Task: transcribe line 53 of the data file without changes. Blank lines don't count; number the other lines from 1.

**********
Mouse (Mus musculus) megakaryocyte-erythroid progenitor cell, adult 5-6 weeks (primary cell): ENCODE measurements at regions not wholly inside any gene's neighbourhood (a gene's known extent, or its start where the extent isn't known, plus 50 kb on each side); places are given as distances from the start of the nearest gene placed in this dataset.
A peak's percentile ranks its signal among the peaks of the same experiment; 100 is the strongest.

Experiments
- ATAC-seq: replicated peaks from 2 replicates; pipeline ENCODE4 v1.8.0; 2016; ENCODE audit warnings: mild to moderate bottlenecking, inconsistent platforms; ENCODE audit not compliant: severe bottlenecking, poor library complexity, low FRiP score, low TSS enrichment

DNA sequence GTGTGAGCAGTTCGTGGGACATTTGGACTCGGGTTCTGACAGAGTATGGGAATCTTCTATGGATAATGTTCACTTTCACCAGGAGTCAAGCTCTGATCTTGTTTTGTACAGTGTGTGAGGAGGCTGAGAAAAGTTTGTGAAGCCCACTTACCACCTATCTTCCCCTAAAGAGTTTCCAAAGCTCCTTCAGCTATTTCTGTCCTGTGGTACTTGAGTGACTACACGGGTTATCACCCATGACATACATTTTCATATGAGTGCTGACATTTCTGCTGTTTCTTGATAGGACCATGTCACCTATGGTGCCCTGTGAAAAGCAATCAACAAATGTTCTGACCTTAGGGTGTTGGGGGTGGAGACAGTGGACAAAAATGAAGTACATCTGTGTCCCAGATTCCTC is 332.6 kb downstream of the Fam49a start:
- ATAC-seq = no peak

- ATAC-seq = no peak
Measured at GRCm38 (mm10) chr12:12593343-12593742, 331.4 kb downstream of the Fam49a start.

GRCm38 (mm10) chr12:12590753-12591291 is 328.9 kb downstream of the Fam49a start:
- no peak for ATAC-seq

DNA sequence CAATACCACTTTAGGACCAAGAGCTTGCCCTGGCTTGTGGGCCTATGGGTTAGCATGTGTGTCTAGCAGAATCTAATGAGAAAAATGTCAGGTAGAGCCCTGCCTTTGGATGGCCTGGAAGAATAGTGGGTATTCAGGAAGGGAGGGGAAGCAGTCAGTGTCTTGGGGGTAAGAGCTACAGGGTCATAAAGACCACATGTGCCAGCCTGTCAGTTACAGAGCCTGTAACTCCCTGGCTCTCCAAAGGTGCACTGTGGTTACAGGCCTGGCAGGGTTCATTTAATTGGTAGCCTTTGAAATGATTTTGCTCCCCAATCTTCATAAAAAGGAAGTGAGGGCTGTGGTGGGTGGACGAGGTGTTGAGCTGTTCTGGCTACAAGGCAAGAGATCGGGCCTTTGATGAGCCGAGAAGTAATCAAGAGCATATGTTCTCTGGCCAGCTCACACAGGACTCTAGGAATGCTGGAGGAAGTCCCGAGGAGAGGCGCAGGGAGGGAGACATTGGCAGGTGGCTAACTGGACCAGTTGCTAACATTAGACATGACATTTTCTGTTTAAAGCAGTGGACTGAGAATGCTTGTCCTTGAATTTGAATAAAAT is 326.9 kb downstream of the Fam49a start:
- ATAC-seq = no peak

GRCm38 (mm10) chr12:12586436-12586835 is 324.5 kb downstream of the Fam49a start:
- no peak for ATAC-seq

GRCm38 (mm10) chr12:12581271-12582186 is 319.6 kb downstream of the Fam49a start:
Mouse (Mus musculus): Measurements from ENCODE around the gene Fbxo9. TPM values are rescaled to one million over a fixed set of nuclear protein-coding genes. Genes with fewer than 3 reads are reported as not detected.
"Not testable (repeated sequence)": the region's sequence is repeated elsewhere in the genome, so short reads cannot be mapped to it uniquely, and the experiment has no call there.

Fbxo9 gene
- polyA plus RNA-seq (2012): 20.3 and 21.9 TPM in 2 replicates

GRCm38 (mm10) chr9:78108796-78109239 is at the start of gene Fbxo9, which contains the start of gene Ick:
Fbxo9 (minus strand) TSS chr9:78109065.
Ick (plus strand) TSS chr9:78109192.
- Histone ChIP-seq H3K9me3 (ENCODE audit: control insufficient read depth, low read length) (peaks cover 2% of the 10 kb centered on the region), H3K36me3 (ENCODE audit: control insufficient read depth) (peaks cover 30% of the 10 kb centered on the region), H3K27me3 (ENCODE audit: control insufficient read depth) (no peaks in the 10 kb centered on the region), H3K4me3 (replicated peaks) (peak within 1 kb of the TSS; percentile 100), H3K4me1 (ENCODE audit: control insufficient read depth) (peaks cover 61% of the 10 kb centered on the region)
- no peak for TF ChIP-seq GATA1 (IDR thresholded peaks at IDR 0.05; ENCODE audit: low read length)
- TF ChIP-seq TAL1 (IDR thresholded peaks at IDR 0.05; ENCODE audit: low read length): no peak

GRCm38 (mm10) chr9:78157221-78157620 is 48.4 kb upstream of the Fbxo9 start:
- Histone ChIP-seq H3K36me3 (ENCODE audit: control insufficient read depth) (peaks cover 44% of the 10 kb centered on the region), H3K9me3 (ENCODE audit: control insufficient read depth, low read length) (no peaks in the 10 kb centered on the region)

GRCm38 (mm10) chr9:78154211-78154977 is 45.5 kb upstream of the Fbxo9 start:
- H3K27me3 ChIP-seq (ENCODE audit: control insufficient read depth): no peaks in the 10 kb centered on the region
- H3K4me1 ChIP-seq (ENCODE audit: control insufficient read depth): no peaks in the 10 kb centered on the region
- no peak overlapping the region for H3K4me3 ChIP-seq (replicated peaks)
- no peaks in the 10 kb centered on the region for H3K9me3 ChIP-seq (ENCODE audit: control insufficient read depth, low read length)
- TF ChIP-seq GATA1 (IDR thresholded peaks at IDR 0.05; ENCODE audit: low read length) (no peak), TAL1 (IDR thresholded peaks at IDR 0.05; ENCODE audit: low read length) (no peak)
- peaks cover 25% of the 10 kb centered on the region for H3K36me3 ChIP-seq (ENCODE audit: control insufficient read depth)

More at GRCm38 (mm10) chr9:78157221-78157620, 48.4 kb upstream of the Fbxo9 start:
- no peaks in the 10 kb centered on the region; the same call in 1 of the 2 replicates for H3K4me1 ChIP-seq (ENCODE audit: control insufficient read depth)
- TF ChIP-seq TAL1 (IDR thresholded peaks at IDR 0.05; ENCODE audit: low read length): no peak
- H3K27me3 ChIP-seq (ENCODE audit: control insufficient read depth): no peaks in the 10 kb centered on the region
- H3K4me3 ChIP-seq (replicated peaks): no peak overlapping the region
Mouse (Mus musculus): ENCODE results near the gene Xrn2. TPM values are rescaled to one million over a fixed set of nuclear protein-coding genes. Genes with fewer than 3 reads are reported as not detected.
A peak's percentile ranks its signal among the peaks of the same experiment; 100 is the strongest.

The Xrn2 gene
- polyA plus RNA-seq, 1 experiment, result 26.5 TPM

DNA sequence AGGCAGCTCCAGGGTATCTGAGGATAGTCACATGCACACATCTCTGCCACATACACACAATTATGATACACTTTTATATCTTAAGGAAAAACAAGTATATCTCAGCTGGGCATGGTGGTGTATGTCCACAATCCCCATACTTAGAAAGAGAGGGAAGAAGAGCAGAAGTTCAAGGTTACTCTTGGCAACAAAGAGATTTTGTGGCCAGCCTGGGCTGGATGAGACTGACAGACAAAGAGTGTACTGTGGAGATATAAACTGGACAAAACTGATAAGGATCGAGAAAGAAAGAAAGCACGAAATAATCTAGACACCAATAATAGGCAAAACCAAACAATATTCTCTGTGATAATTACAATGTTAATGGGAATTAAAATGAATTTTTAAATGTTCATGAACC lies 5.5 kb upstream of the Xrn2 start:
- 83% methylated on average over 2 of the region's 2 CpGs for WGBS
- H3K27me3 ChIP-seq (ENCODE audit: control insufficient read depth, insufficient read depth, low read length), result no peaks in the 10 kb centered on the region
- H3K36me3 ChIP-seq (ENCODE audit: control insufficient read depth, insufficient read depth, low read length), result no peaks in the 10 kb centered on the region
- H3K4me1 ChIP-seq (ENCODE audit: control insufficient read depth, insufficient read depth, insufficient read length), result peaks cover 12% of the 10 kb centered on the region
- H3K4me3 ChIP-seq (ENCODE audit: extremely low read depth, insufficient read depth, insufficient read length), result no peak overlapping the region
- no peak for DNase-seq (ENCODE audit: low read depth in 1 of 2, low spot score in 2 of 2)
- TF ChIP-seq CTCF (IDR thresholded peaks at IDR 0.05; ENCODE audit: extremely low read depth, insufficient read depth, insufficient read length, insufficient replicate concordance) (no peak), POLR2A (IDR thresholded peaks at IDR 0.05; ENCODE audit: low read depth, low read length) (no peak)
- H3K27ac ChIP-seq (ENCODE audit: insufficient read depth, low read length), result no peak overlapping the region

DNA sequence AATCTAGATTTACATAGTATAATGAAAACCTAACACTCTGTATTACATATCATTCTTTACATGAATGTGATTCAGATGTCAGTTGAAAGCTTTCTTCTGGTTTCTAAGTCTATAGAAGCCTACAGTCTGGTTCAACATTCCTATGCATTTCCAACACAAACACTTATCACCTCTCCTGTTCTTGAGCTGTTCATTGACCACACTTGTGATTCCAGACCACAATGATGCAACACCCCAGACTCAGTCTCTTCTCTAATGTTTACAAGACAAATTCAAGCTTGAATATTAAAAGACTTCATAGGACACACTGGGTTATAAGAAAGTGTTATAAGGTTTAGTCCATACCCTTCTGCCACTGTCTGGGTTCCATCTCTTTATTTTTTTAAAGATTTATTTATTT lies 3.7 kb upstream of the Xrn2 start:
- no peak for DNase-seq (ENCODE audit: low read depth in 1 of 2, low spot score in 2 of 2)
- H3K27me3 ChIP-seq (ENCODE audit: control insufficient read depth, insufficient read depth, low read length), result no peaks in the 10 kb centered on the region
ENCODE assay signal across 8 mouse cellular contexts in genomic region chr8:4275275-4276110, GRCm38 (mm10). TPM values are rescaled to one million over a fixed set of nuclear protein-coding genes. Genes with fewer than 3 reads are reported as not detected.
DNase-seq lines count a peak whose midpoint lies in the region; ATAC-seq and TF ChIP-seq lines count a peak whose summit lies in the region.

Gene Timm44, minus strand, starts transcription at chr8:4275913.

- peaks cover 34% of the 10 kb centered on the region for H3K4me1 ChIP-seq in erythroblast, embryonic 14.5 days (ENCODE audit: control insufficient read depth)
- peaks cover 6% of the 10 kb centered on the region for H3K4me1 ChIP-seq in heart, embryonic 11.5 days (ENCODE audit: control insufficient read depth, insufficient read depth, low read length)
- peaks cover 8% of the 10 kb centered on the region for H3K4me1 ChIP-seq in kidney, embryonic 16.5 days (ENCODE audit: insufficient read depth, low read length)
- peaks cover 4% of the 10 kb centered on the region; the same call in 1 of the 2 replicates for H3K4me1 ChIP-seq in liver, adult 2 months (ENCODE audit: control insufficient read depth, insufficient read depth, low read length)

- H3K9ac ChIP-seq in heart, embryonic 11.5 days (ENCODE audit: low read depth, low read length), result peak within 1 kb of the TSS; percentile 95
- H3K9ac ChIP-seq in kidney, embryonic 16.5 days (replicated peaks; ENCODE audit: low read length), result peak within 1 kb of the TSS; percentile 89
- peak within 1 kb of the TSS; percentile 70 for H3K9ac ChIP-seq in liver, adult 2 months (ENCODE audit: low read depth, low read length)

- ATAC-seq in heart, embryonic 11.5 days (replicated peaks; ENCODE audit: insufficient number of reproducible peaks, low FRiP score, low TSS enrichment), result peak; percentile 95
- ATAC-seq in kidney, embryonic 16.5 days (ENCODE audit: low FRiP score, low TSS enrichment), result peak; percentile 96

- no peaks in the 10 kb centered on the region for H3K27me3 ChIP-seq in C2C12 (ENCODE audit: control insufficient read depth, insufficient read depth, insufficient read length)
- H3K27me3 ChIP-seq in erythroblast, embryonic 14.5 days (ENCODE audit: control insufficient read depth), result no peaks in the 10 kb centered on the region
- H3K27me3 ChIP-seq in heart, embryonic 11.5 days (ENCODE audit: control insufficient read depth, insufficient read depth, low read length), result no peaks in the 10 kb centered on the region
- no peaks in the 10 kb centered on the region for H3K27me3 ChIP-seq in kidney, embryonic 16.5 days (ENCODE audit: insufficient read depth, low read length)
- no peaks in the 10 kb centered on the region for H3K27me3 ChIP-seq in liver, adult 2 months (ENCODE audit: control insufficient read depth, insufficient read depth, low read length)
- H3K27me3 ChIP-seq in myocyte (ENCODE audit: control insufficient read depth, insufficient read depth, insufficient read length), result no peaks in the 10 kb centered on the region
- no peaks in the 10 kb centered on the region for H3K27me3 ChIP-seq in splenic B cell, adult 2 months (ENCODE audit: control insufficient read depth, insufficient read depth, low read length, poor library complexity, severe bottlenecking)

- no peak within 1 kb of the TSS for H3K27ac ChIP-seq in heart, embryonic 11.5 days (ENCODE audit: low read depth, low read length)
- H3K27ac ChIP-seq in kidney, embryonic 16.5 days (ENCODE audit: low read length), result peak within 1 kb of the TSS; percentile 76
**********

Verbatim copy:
DNA sequence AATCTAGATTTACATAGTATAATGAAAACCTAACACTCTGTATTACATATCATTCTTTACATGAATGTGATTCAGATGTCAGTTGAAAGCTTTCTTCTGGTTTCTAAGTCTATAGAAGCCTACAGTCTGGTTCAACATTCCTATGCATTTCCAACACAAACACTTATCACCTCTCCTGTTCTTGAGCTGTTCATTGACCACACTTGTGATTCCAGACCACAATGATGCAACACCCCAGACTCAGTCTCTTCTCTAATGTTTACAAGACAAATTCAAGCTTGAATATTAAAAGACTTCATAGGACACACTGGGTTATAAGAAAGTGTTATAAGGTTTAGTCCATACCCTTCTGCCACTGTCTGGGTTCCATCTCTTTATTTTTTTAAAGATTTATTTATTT lies 3.7 kb upstream of the Xrn2 start: